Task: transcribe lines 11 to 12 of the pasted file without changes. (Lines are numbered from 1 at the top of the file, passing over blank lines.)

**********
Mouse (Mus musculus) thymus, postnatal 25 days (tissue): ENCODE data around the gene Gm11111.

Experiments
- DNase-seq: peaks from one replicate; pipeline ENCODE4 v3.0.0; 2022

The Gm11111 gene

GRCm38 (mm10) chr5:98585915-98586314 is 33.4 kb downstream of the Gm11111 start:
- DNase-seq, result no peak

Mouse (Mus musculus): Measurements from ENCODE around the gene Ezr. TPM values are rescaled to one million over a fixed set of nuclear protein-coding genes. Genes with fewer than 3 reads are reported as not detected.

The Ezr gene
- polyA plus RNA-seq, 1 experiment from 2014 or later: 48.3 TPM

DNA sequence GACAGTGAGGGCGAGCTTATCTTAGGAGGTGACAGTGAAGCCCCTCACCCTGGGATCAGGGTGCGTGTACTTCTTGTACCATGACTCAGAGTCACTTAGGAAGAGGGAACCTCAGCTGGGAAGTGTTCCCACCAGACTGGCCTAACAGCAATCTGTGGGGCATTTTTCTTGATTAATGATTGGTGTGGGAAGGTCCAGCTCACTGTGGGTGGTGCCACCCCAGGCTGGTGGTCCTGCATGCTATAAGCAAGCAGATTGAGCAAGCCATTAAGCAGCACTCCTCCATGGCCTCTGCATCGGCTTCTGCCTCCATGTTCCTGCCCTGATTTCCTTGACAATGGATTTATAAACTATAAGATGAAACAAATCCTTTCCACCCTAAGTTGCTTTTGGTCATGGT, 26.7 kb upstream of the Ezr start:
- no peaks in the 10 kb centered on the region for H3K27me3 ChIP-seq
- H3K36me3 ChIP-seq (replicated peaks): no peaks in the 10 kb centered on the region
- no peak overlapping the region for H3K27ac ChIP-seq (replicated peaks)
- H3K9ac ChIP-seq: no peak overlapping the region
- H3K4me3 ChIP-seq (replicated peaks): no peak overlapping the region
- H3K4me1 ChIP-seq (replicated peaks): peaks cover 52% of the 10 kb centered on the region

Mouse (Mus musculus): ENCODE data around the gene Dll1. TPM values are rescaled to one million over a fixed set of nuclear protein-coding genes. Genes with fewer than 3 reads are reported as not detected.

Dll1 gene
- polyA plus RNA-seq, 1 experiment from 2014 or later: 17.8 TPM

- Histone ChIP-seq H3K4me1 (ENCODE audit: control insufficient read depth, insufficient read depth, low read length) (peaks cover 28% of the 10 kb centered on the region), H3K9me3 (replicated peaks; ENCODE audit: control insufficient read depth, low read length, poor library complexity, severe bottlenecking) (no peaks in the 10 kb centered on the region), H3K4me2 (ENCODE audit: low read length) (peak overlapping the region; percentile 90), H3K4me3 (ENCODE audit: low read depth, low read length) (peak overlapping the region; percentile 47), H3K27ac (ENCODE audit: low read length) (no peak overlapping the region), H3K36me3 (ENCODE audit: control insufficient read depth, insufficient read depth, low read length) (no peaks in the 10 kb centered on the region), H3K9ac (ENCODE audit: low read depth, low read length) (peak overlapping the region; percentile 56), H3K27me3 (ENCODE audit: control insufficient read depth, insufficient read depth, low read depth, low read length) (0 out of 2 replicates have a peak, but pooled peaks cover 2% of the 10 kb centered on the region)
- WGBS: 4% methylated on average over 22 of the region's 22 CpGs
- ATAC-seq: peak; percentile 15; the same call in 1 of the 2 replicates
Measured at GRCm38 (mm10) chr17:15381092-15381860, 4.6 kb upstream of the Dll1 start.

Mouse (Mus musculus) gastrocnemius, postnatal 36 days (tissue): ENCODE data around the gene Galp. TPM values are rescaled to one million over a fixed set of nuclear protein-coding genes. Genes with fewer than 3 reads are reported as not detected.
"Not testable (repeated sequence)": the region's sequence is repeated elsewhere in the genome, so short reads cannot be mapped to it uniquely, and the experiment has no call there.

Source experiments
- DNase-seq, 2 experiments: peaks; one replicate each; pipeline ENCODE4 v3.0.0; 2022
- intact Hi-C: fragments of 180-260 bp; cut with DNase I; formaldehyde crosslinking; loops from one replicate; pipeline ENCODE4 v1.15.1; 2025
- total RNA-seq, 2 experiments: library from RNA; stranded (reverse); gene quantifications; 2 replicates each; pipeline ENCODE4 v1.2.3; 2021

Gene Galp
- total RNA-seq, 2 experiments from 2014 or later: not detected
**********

- no peaks in the 10 kb centered on the region for H3K27me3 ChIP-seq
- H3K36me3 ChIP-seq (replicated peaks): no peaks in the 10 kb centered on the region